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50 Bateman Street

50 Bateman Street, Anston House

History of 50 Bateman Street


William Clayton, 75, retired builder, b Cambridge

George, brother, 63, living on own means, b Cambridge

Eliza Fletcher, 50, general servant, b Cambridge

Gwendoline A Carter, visitor, 7, b Cambridge


George Stephen, 47, hosier and outfitter, b Wales

Annie Staples, 49, b Cambridge

Eleanor Ruby, 15, b Cambridge

Jessie Grant, 14, b Cambridge

Alfred Bodge Grant, 9, b Cambridge

Mary, 5, b Cambridge

Constance Eliza Howlett, servant, 18, b Ely


George Stephen


Trinity Hall Hostel

49 & 50 Bateman Street c.1969 (MoC)


Trinity Hall Hostel


Harry Pope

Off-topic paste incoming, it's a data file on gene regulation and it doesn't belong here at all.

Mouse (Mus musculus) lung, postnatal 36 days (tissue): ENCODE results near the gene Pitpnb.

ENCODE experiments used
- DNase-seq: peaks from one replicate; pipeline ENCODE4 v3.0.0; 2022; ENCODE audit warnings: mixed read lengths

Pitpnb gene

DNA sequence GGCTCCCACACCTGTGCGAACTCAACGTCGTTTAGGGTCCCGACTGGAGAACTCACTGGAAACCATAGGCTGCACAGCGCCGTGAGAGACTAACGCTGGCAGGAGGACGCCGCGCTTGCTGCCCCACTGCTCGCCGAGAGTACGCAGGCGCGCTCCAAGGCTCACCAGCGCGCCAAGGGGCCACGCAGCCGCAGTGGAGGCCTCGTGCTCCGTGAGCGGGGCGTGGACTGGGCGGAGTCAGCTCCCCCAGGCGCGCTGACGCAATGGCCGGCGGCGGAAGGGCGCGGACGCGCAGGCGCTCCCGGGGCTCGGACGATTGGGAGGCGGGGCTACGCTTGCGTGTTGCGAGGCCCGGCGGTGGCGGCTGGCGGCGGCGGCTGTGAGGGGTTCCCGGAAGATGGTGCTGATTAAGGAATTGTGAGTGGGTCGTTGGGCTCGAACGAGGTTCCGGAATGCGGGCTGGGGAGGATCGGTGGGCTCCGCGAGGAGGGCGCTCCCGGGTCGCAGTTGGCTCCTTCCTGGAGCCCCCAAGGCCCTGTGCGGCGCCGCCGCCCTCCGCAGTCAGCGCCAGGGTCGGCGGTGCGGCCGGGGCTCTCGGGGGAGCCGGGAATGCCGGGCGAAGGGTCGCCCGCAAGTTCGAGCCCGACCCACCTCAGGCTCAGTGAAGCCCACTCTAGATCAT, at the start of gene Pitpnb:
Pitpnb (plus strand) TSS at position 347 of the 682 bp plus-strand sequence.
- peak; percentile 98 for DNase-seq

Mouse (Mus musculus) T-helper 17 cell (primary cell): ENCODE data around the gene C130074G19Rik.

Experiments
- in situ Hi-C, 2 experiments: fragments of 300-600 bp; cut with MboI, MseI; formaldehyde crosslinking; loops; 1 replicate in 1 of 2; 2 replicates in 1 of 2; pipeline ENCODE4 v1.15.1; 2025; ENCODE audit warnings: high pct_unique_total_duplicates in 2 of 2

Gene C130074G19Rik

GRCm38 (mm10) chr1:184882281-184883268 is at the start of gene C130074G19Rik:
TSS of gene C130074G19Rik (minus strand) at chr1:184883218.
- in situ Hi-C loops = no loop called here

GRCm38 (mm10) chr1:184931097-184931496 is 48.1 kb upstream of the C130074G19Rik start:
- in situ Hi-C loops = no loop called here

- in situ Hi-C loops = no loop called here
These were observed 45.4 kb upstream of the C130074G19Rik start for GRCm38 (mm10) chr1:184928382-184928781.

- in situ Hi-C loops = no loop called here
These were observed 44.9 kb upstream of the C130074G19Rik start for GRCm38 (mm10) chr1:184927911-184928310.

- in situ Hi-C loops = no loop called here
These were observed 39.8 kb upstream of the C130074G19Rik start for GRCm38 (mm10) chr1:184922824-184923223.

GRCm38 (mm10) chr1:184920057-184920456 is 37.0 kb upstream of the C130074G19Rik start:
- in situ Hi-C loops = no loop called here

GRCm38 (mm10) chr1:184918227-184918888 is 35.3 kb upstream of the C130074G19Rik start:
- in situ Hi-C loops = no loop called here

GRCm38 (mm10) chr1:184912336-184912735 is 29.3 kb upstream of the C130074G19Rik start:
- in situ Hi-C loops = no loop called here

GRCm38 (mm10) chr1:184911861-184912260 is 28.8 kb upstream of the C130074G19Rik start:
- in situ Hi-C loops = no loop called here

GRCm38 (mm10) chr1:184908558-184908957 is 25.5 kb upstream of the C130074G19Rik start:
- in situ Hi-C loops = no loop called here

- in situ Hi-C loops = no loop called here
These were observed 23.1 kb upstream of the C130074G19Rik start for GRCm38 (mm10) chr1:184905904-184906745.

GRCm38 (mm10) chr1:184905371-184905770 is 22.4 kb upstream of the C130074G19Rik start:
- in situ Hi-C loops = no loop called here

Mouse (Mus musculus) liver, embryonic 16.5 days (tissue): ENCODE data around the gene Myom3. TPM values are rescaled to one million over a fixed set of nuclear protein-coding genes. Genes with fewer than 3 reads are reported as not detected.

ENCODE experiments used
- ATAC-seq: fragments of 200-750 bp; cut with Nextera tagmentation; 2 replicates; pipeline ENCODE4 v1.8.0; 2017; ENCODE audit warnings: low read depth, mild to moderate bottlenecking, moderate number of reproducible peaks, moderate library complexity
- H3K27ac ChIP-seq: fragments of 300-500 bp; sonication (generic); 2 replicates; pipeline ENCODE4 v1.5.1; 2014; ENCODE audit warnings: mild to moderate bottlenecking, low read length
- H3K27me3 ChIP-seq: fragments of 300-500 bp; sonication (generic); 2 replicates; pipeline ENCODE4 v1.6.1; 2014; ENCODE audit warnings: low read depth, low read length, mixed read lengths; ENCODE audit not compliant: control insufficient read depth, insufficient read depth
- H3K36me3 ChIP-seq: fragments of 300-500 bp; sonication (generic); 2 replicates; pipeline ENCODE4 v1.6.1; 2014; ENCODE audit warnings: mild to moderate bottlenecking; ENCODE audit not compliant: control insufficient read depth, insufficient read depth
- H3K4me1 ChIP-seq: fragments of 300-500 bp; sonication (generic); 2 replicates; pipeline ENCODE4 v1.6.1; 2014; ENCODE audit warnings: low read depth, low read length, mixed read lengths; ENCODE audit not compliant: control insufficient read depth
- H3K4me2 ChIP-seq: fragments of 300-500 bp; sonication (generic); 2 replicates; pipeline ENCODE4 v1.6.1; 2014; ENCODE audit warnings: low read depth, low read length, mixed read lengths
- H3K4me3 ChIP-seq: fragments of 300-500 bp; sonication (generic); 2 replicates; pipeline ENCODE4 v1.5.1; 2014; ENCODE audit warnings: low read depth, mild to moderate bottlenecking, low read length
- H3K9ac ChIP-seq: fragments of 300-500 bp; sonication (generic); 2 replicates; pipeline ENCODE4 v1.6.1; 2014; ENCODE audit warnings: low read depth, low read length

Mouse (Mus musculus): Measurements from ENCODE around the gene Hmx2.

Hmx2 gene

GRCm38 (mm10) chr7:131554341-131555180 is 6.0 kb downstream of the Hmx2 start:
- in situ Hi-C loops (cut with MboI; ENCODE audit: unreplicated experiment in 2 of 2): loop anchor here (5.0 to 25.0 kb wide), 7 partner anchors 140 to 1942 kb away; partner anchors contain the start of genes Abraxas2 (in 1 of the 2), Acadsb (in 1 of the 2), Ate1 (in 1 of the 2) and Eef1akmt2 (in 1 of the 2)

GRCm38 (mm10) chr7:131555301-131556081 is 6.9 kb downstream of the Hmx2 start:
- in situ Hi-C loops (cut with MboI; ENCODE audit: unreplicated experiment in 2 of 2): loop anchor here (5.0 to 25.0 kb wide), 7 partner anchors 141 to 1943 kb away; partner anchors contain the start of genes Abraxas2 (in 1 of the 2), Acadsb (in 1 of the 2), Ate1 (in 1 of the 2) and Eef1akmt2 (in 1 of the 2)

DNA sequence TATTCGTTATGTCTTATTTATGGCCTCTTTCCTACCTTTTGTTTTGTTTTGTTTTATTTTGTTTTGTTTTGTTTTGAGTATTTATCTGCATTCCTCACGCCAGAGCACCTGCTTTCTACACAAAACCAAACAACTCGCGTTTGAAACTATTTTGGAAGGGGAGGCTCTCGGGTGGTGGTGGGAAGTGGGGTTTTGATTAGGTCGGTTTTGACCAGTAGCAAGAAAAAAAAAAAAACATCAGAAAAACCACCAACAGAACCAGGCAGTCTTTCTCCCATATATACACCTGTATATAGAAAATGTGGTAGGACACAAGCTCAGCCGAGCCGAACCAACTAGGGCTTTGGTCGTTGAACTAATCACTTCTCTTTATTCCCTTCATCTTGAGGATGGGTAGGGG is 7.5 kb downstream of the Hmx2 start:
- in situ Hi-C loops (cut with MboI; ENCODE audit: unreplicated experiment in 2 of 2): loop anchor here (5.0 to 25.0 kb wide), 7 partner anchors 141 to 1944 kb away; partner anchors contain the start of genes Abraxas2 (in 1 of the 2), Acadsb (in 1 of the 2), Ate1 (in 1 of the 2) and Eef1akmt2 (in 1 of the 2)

In 2024 MF sent this anecdote: My mother & father had a guest house at 9 Bateman Street for long time in 1960s. Number 50, Anston House, Bateman St, a huge house with many rooms, was also ran as a guest house & accommodated undergraduates, by my aunt & uncle Lottie & Harry Pope, also their son Dennis and daughter Jean Pope. When my mum sent me over to take something to Lottie, she would be in a huge kitchen, with sometimes six policemen drinking tea on their tea break. Lottie had once been associated with the police canteen at Parkside police station so she knew many police men. One time a mate of mine, Denis, (different Denis), was doing some carpentry work for Lottie. I went over to speak to him but the house was so big I couldn’t find Denis even though I asked Lottie where he was. Lottie’s son Dennis organised dances at various locations, live groups. Many pop groups played around Cambridge in those times. One group asked Dennis to manage them, knowing Dennis Popes skill , he turned them down. That group went on to fame as Marmalade, singing songs written by Paul McCartney. Dennis told me he missed a chance of maybe big things there. My mum & Lottie in those days would visit auction rooms on Hills Road, sometimes buying a job lot in box for £1. It was amazing what turned up in those boxes under cups and plates etc. I remember finding rings, a Victorian rose gold watch chain etc – happy times. Mum and Lottie always said,  “Well it will buy the bacon.” After Wimbledon tennis they knew people to visit Cambridge looking for accommodation; that’s what bought the bacon All part of Bateman Street history.


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